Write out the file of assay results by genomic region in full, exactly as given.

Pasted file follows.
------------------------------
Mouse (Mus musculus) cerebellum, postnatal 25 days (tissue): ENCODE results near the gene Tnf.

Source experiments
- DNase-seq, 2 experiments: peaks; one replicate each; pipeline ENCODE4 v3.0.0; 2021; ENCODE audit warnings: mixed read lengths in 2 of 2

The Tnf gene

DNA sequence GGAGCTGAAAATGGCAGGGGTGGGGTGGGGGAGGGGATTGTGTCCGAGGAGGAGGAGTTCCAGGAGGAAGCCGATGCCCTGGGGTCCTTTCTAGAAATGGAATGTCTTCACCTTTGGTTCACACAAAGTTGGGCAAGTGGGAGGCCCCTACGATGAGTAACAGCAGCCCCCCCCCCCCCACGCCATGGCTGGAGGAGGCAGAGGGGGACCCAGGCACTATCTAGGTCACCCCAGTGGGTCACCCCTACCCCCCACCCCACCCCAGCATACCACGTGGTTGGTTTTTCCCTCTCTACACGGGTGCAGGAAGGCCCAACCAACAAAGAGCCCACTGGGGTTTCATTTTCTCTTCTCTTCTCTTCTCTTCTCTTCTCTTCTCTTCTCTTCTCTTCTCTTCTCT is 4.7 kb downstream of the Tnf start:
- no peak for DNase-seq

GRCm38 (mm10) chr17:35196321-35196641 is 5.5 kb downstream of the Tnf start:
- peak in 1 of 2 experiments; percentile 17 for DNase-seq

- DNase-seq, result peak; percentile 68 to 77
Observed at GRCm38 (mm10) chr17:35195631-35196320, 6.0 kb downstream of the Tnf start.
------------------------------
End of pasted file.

Mouse (Mus musculus) cerebellum, postnatal 25 days (tissue): ENCODE results near the gene Tnf.

Source experiments
- DNase-seq, 2 experiments: peaks; one replicate each; pipeline ENCODE4 v3.0.0; 2021; ENCODE audit warnings: mixed read lengths in 2 of 2

The Tnf gene

DNA sequence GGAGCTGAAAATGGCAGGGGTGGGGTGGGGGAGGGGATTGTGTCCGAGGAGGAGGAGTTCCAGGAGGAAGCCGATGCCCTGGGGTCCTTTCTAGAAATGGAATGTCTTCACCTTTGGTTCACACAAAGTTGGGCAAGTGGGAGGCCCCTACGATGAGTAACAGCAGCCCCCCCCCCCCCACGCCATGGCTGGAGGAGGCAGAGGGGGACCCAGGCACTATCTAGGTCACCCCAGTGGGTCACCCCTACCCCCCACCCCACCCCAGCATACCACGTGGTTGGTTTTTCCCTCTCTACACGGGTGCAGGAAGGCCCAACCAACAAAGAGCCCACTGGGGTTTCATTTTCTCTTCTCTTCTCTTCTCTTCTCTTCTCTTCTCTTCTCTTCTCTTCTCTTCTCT is 4.7 kb downstream of the Tnf start:
- no peak for DNase-seq

GRCm38 (mm10) chr17:35196321-35196641 is 5.5 kb downstream of the Tnf start:
- peak in 1 of 2 experiments; percentile 17 for DNase-seq

- DNase-seq, result peak; percentile 68 to 77
Observed at GRCm38 (mm10) chr17:35195631-35196320, 6.0 kb downstream of the Tnf start.